Both remembered that evening, two years before, when they had sailed back to the land--to part. They remembered the Portuguese ship that was weighing anchor for a distant port. As they looked at it wistfully, he had said, "And why not?" And she had replied with shining eyes, "Because we love too much for that." Then he had accepted,--they had found the heights and on them they would remain, apart in the world of effort, always together in their own world which they had created. Then he had understood and gone away to his struggle. Now he could live no longer in that shadowy union: he had come back to possess his desire.

With her it had been different, this separation.... How much more she loved now than then! Her love had entered into her these two years, deeper to the depths of her being, stronger as she was stronger in body, more vital. It had given her strength even for the great denial to him,--and this she realized miserably; their love had given her strength, had unfolded her soul to herself until she had come to large new spheres of feeling, and could see dimly others beyond. While with him it had burned away all else but one human, personal want. He thought to go back now to their island in the sea,--as if one could ever go back in this life, even to the fairest point of the past! ...

She laid a caressing hand on his arm.

"Don't you see, dearest, that we could never come out again on the heights where we were?"

From the sombre mood of his defeat, he said bitterly:--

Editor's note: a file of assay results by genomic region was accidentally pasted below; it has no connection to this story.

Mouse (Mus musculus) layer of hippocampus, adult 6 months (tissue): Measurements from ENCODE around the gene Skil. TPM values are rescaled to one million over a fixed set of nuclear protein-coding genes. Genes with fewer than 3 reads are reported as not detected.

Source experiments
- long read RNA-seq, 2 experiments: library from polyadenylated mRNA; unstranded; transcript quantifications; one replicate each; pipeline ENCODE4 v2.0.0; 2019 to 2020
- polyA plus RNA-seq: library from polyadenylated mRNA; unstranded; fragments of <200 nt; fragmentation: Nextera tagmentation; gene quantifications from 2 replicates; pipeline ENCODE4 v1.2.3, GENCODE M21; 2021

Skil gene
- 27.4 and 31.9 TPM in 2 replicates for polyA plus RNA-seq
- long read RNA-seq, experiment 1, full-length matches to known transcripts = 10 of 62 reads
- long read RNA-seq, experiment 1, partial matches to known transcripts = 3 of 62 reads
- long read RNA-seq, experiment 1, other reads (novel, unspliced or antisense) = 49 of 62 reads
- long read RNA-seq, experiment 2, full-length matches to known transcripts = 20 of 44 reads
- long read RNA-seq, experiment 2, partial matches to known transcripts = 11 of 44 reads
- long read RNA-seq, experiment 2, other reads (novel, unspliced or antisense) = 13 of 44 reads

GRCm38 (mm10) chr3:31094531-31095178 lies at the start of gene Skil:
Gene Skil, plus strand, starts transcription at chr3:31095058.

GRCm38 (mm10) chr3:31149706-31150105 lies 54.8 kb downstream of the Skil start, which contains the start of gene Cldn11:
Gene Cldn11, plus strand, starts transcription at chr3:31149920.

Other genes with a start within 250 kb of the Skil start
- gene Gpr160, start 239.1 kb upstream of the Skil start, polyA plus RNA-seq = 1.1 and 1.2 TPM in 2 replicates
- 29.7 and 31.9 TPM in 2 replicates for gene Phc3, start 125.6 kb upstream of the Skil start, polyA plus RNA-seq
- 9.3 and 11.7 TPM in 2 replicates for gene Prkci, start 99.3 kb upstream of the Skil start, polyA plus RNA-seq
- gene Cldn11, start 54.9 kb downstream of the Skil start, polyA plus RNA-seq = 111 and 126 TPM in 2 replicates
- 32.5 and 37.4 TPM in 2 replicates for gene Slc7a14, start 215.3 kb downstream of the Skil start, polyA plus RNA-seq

"So it was all wrong,--a mistake, a delusion!"

"Never!" she flashed. "Never! Not for one moment since we parted would I give up what has been between us.... You do not understand, dearest! ... Life began for me there. If it had not been for that, this could not be now. But one journeys on from knowledge to knowledge."

"Then why not other heights--together?"

And she whispered back very low:--

"Because we should kill it! All of it... now that I see it would be base. We have risen above that glory,--yes, both of us! We have risen above it, divine as it was. It would be no longer divine, my dearest. I should be but a woman's body in your arms, my lover.... Now we shall rise always, always, together--each in the other!"

The lights of the village shone just below them. A sleigh went tinkling loudly along the road, with the voices of talking people in the dark night. Margaret stopped before they reached the road, and turning to him put her arms about his neck and drew him to her.

"Don't you know that I shall be yours always? Ah, dearest, dearest!"

In the passionate tenderness of her kiss he felt the fulness of victory and defeat. She was his, but never to be his. He kissed her burning eyes.